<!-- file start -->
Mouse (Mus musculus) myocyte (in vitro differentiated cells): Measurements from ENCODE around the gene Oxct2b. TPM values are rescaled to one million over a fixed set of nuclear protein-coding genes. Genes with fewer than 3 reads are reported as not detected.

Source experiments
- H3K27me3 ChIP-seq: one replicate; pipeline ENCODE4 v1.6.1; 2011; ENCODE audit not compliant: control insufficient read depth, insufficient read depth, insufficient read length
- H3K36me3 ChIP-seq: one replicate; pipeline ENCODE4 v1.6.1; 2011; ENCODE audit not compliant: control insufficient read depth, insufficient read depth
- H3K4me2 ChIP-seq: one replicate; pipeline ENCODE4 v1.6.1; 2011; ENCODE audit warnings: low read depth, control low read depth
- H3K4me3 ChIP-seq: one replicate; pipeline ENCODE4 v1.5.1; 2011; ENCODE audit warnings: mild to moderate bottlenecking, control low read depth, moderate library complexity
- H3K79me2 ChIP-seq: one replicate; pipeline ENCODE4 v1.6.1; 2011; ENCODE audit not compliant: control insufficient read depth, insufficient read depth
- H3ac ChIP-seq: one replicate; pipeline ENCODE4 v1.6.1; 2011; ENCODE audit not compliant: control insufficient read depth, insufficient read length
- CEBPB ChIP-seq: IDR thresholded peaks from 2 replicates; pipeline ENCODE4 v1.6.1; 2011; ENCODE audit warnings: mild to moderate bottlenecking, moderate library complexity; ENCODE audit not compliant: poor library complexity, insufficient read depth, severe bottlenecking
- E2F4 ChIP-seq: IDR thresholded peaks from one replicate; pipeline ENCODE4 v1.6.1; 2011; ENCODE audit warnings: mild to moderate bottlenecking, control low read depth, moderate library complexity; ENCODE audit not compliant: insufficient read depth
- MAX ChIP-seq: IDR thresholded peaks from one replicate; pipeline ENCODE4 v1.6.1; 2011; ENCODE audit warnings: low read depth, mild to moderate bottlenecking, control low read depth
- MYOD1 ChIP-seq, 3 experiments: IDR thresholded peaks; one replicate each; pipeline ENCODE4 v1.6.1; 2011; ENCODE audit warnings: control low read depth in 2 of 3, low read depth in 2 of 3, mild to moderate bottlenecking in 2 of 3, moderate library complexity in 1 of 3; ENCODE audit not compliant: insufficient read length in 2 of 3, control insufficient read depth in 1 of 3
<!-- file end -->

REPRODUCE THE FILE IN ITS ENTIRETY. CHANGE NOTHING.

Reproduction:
Mouse (Mus musculus) myocyte (in vitro differentiated cells): Measurements from ENCODE around the gene Oxct2b. TPM values are rescaled to one million over a fixed set of nuclear protein-coding genes. Genes with fewer than 3 reads are reported as not detected.

Source experiments
- H3K27me3 ChIP-seq: one replicate; pipeline ENCODE4 v1.6.1; 2011; ENCODE audit not compliant: control insufficient read depth, insufficient read depth, insufficient read length
- H3K36me3 ChIP-seq: one replicate; pipeline ENCODE4 v1.6.1; 2011; ENCODE audit not compliant: control insufficient read depth, insufficient read depth
- H3K4me2 ChIP-seq: one replicate; pipeline ENCODE4 v1.6.1; 2011; ENCODE audit warnings: low read depth, control low read depth
- H3K4me3 ChIP-seq: one replicate; pipeline ENCODE4 v1.5.1; 2011; ENCODE audit warnings: mild to moderate bottlenecking, control low read depth, moderate library complexity
- H3K79me2 ChIP-seq: one replicate; pipeline ENCODE4 v1.6.1; 2011; ENCODE audit not compliant: control insufficient read depth, insufficient read depth
- H3ac ChIP-seq: one replicate; pipeline ENCODE4 v1.6.1; 2011; ENCODE audit not compliant: control insufficient read depth, insufficient read length
- CEBPB ChIP-seq: IDR thresholded peaks from 2 replicates; pipeline ENCODE4 v1.6.1; 2011; ENCODE audit warnings: mild to moderate bottlenecking, moderate library complexity; ENCODE audit not compliant: poor library complexity, insufficient read depth, severe bottlenecking
- E2F4 ChIP-seq: IDR thresholded peaks from one replicate; pipeline ENCODE4 v1.6.1; 2011; ENCODE audit warnings: mild to moderate bottlenecking, control low read depth, moderate library complexity; ENCODE audit not compliant: insufficient read depth
- MAX ChIP-seq: IDR thresholded peaks from one replicate; pipeline ENCODE4 v1.6.1; 2011; ENCODE audit warnings: low read depth, mild to moderate bottlenecking, control low read depth
- MYOD1 ChIP-seq, 3 experiments: IDR thresholded peaks; one replicate each; pipeline ENCODE4 v1.6.1; 2011; ENCODE audit warnings: control low read depth in 2 of 3, low read depth in 2 of 3, mild to moderate bottlenecking in 2 of 3, moderate library complexity in 1 of 3; ENCODE audit not compliant: insufficient read length in 2 of 3, control insufficient read depth in 1 of 3